morris house bistro

Matt Rooney

Co-Owners, Chef Dameione Cameron and Troy Rumpf pose for a photo at a table in the Morris House Bistro.

Food ignites happiness

Food is a necessity of life. It fuels us and releases chemicals that ignite our inner most happiness. It also allows men to take out women and make them think they care about their day when really they are only thinking about one thing…gravy and mashed potatoes.

Landmark transformed into bistro

So doesn't make sense to eat somewhere that's worthwhile? The Morris House, a Cheyenne landmark, has now been transformed into a bistro that promises both a comforting atmosphere and great food.

The Morris House at 2114 Warren Avenue was once owned by Esther Hobart Morris, who became the first woman U.S. justice of the peace in the late 1800s. She was later appointed vice president of the National American Women Suffrage Association, eventually dying in 1902.

But now two men, Troy Rumpf and Dameione Cameron, have made the house their own in a way that, as their business shows, has taken the town by storm.

Morris House stumbled upon

In looking for a place to set up his law firm, Cameron, who also teaches a juvenile justice class at Laramie County Community College on Tuesday nights, stumbled upon the Morris House. Starting a restaurant had always been in the minds of him and his partner.

"When we walked in the house, we just said, 'This is a restaurant,'" Cameron recalled.

Rumpf, a former theater and communication teacher at LCCC and now the communications director for Climb Wyoming, handles more of the public relations for the restaurant whereas Cameron is the chef.

"It's a combination that works very well I think," said Cameron with Rumpf laughing. "There's a real good cop bad cop thing going on."

Now, open only Thursday, Friday and Saturday at 5:15 p.m., they are serving packed houses those nights for three reserved seatings.

Being from South Carolina, Cameron has incorporated that flavor into the dishes. "There's a real authentic Southern style to the dishes," Cameron said. Some of these dishes are shrimp and grits, gumbo, fried okra and even catfish (a best seller).

Menu changes each season

But don't expect each dish to be there forever because their menu changes every season in order to keep it fresh.

"It keeps customers from coming in and coming in to end up being bored by the menu," Rumpf said. "It's our way of keeping things fresh with the winter dishes having a heavier feeling and the summer being much lighter taste."

The current winter menu (to be replaced in the first week of March by the spring menu) features low country shrimp and grits, smoked Cornish game hen and grilled pork chop or rib-eye steak.

Now one would think a changing menu of only a handful of options and open only three days a week would be a death sentence for any restaurant.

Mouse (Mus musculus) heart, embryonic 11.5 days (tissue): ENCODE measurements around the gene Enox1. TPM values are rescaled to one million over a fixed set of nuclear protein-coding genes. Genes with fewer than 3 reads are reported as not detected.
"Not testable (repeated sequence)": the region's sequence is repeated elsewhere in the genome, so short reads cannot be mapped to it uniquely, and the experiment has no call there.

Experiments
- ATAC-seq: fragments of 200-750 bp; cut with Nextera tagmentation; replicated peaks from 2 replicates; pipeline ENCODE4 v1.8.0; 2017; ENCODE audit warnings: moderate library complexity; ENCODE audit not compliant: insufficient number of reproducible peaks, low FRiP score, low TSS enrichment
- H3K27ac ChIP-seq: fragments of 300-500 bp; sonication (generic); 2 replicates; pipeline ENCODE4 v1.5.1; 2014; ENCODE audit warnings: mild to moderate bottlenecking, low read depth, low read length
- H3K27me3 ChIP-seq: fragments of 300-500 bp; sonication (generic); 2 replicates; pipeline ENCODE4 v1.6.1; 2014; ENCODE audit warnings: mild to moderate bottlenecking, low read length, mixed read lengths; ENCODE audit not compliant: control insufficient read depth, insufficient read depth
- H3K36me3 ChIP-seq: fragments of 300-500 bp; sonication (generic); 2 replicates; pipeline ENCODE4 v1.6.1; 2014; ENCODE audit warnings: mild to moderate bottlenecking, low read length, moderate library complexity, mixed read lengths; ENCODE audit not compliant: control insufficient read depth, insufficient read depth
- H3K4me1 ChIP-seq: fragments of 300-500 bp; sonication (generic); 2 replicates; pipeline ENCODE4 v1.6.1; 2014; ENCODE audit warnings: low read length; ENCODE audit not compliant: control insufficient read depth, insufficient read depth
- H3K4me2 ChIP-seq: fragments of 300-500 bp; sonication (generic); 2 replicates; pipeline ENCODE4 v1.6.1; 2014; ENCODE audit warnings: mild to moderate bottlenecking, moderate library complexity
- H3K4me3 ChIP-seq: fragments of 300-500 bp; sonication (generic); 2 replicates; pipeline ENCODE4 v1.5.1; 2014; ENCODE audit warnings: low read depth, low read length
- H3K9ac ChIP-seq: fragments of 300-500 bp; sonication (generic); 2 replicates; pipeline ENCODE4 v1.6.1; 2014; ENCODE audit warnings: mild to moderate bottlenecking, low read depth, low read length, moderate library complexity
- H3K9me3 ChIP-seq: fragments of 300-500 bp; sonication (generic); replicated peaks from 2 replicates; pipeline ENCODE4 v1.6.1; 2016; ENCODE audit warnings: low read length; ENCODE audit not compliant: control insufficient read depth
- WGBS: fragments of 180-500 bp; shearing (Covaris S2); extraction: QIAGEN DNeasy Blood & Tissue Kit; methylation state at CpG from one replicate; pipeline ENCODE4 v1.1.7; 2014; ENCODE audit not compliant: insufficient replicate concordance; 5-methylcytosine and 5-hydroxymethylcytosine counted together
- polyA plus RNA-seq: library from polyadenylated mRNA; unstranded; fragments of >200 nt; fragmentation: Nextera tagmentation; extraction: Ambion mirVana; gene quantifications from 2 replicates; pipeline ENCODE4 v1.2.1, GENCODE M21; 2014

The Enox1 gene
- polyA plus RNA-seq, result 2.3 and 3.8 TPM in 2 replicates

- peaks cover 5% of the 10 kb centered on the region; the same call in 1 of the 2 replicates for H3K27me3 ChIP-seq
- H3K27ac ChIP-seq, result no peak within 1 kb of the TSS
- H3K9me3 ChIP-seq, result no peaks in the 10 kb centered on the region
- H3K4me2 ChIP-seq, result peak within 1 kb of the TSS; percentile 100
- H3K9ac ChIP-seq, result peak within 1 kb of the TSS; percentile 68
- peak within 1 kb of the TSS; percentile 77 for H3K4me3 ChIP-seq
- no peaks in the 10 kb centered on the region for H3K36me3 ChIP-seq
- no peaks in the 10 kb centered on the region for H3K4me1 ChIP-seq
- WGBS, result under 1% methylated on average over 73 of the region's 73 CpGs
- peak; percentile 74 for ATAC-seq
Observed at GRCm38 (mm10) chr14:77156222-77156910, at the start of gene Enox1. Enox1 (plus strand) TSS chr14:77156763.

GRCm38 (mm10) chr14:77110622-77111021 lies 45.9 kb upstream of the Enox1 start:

But, somehow, it all works for this small bistro.

"It gives it an event-like status," Rumpf said. "We have everything from regulars to people coming up from Denver. They even wait outside before we open. It's like a rock concert."

And upon entering the restaurant for a taste of the food they've had to wait, in some case, four long days to get, they are greeted by something some could say is far more important—a welcoming atmosphere.

Home away from home

The bistro has a warmth and style that makes the Morris House feel as it should—a home. It makes patrons feel as if they are walking into less of a restaurant and more of a family member's home and are about to engage in a meal that takes them back to days of yesteryear.

"It's intimate yet social," Cameron said. "We really want customers to feel like they can interact with the people around them while eating some amazing food."

On that basis however, don't just assume the place is expensive. If you do, you'll have to bang your head with a ladle out of stubbornness.

"We're not Taco Bell," Cameron said laughing. "Our prices are on the level with many other places in town, and the quality of the food reflects that."

A college student tired of fast-food (We all are, admit it.) can receive a lot of bang for his buck at the bistro. In between their other jobs and working for charities such as Gumbo for Gifts, children's Friday Food Bags and community shelter dinners, the two ever-friendly restaurateurs will be there to put time and effort into making the food they sell work.

"We have a small menu, but what food is on there we are going to stand behind 100 percent," Rumpf said with Cameron adding, "but we also take the customer's opinion on certain dishes into account and may even work stuff in if we can."

But that doesn't mean they'll roll over for any Sally Picky Pants. If a dish is too spicy or rich, guess what? That's what normal people call flavor. They stick to their culinary vision.

For reservations, call 307-369-1378 or go to

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